27 June 2010

Things Sometimes Aren't What They Seem — A Sketchy Allegory for the IPCC

© 2007 Mike McDowell

Remember Batty? Our little winged friend who comes every summer? And the experiences we've had with him? Well, it turns out that Batty is indeed winged — but he's no bat. We found out the other night that he's a common nighthawk! (And I don't mean "common" in a derogatory sense, it's simply his name: Chordeiles minor.)

Well, when we got home that night at twilight I watched for Batty, and sure enough, I could see why I had mistaken him for a bat one night last summer ... sort of. In fact, in some parts of America, the nighthawk is called a bullbat! (So I'm not the only one who's been fooled.) In I came, rather dejected, and did some research online, which confirmed that Batty isn't what he seemed.

That otherworldly sonic boom is the sound of wind moving through the wingtips of the male as he performs his courtship aerobatics and dives. This also explains why we suddenly, one night, don't hear him anymore — the love affair is consummated, the babies are born (in camouflaged eggs on the ground ... no nest), and the family is off on its annual migration to South America.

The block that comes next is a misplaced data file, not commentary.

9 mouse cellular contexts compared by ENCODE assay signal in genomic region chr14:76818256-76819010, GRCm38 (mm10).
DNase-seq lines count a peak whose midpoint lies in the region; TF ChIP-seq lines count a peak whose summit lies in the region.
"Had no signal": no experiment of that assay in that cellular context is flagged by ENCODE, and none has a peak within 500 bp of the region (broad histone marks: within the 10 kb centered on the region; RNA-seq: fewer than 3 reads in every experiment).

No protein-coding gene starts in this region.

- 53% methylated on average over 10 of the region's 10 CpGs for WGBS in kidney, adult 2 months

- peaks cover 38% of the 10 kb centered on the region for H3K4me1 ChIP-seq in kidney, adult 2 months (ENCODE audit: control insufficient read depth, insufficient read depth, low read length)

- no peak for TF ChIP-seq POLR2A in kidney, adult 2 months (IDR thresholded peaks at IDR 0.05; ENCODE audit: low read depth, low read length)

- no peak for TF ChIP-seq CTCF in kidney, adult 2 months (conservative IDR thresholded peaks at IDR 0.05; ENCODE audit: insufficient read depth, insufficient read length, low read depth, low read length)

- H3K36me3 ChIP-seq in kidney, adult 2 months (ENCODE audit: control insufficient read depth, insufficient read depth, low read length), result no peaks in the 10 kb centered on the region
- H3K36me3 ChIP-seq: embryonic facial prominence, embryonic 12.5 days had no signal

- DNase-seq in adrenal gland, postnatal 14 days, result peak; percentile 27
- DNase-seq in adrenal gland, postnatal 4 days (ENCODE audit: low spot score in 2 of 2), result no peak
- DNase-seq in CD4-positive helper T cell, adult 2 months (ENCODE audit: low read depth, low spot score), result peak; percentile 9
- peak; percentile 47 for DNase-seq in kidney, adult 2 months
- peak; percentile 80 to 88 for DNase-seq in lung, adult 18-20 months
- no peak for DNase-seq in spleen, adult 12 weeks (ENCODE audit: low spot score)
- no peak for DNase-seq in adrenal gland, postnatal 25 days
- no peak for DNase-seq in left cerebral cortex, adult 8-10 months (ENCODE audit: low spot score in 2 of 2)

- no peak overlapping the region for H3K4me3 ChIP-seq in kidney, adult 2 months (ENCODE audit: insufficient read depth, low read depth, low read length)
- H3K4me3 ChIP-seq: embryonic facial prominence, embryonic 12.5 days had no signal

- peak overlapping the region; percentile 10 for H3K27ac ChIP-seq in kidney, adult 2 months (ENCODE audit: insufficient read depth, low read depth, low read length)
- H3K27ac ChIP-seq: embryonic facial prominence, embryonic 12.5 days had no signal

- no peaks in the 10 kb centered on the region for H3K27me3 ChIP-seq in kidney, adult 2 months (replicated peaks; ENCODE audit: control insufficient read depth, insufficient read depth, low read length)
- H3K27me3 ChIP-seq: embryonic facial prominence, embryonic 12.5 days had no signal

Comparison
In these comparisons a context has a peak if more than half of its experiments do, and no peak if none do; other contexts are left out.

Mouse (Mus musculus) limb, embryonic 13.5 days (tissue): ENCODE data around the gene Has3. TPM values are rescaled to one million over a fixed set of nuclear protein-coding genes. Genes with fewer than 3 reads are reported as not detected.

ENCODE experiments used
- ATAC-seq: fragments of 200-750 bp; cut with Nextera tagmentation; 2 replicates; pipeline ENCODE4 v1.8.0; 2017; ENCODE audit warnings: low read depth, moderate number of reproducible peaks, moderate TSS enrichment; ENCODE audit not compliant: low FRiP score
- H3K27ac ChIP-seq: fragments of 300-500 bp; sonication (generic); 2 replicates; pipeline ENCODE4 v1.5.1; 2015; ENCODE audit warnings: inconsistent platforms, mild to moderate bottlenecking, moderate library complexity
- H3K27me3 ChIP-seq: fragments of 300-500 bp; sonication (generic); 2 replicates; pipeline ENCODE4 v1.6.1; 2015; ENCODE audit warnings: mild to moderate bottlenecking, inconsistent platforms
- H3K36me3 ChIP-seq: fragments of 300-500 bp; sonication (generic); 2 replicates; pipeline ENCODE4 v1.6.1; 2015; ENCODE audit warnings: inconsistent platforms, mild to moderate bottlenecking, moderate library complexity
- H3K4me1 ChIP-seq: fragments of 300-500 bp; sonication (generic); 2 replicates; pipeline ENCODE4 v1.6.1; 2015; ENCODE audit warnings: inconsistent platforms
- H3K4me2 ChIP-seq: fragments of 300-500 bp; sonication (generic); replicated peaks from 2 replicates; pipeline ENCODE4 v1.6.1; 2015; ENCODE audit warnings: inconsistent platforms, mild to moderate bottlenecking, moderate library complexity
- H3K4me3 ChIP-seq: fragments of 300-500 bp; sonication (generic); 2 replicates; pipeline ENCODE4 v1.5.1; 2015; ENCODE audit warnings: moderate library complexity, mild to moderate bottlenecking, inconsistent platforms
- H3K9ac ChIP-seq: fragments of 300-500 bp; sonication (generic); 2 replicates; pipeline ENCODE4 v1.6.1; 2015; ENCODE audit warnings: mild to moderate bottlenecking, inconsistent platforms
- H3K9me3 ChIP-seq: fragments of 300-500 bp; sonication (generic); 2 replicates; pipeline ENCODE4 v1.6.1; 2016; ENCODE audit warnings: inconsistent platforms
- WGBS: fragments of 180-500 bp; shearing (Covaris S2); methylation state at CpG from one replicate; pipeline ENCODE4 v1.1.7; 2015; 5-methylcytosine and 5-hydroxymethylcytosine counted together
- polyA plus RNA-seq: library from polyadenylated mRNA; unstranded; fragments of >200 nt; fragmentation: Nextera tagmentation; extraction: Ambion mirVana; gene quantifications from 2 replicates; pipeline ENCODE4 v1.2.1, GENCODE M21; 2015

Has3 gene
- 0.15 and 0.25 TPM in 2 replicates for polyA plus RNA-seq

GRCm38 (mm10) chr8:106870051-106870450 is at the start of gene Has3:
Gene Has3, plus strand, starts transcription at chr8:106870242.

When I finally learned that Batty is not a bat at all, I had to grieve the loss of an animal friend I never had. Strange feeling. (Though we've made a new friend, and that's cool.)

So now, I am going to stretch to make a point.

Because of a few booboos (of little if any consequence in the whole scheme of things) in their 2007 Fourth Assessment Report, the Intergovernmental Panel on Climate Change is now under review by the InterAcademy Council, an Amsterdam-based group representing scientific academies and organizations around the world. This review is an evaluation of the procedures and processes by which the IPCC prepares its assessments of climate change.

"In particular the IAC Committee of experts is asked to recommend measures and actions to strengthen the IPCC’s processes and procedures so as to be better able to respond to future challenges and ensure the ongoing quality of its reports." (from the Overview)

Here's the thing. Once you start reading about the IPCC, digging deeper, checking out their technical reports, etc., you discover that the IPCC isn't what it seems. It's not just a bunch of climate-related scientists coming together to synthesize their research. That "governmental" in the Intergovernmental part of their name means that their final reports are determined by policy wonks who don't let through one single word they (or their masters) don't like. Not only that, but an eye witness at the first IPCC meeting back in 1990 says the scientists censored themselves because the news was so bad, so frightening, they thought the policy wonks would just decide it was too late to do anything about the changing climate. (If you want/need the reference, let me know ... our son got married yesterday (a delightful wedding!) and I'm too tired to find the book right now.)